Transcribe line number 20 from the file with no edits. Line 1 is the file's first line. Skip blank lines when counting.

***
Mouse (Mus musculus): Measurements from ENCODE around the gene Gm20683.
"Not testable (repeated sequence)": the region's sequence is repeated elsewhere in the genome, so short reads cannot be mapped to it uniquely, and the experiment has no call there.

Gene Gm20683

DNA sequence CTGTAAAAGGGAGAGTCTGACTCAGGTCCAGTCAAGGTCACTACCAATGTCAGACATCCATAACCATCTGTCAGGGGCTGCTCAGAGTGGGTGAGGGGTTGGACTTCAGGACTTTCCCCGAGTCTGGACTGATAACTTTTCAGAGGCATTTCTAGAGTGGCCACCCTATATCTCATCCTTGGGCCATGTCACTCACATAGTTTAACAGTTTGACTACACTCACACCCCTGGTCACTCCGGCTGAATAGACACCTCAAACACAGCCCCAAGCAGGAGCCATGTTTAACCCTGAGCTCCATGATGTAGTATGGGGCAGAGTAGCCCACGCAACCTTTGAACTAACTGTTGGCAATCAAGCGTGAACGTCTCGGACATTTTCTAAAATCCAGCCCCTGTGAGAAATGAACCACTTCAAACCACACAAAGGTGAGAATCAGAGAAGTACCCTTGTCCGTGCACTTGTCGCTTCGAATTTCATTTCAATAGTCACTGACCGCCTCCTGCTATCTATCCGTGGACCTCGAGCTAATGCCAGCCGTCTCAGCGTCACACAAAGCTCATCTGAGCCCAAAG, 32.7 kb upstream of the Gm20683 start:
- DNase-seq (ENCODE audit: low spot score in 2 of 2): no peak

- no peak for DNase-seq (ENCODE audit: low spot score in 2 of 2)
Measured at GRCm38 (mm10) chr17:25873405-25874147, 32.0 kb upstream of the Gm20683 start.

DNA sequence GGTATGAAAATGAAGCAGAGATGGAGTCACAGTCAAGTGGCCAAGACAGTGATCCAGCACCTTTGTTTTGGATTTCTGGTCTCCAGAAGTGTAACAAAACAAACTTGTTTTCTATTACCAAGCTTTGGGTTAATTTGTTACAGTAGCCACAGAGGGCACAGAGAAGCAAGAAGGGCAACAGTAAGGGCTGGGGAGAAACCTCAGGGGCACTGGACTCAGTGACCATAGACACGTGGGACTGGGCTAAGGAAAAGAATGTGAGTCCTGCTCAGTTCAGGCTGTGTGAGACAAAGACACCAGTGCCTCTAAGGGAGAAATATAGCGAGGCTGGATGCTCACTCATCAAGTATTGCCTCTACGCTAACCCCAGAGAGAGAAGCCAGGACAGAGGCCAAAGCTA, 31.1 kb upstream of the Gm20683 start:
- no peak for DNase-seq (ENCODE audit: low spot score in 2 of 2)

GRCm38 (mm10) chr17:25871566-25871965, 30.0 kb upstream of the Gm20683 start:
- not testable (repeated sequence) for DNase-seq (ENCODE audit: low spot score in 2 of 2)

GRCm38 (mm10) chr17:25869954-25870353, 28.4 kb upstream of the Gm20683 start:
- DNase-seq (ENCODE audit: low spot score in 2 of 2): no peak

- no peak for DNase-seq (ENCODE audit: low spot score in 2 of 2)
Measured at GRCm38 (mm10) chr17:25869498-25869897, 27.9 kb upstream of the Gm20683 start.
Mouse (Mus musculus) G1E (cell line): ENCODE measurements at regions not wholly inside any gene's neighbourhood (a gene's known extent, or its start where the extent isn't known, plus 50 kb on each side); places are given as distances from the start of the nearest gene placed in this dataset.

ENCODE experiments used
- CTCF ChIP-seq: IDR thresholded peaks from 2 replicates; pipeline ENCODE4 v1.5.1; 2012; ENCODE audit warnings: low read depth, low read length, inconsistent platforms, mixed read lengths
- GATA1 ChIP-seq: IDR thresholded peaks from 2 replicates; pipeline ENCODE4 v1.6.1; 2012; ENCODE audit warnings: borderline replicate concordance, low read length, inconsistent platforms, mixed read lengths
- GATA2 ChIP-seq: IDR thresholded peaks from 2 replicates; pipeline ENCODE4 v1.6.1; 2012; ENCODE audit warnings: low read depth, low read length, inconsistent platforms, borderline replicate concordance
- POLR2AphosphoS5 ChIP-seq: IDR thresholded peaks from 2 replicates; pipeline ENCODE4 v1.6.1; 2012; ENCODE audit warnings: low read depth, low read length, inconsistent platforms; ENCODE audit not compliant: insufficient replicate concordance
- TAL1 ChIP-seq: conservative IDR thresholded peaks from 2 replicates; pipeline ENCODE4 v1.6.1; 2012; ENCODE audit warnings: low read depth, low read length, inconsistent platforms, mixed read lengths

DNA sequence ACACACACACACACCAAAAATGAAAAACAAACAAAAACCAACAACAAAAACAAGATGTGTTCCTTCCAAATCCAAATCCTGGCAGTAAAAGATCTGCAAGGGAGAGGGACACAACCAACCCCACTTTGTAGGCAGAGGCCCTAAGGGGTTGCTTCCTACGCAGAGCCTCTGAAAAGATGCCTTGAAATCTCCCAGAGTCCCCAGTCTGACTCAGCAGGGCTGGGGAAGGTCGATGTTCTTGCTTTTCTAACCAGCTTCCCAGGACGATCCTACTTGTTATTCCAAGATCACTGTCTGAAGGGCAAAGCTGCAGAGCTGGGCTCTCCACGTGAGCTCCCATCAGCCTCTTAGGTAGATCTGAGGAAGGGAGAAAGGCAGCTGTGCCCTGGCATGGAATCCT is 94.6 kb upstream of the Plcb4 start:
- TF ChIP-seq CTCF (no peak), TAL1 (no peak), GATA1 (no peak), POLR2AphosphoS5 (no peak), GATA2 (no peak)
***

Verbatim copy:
- GATA2 ChIP-seq: IDR thresholded peaks from 2 replicates; pipeline ENCODE4 v1.6.1; 2012; ENCODE audit warnings: low read depth, low read length, inconsistent platforms, borderline replicate concordance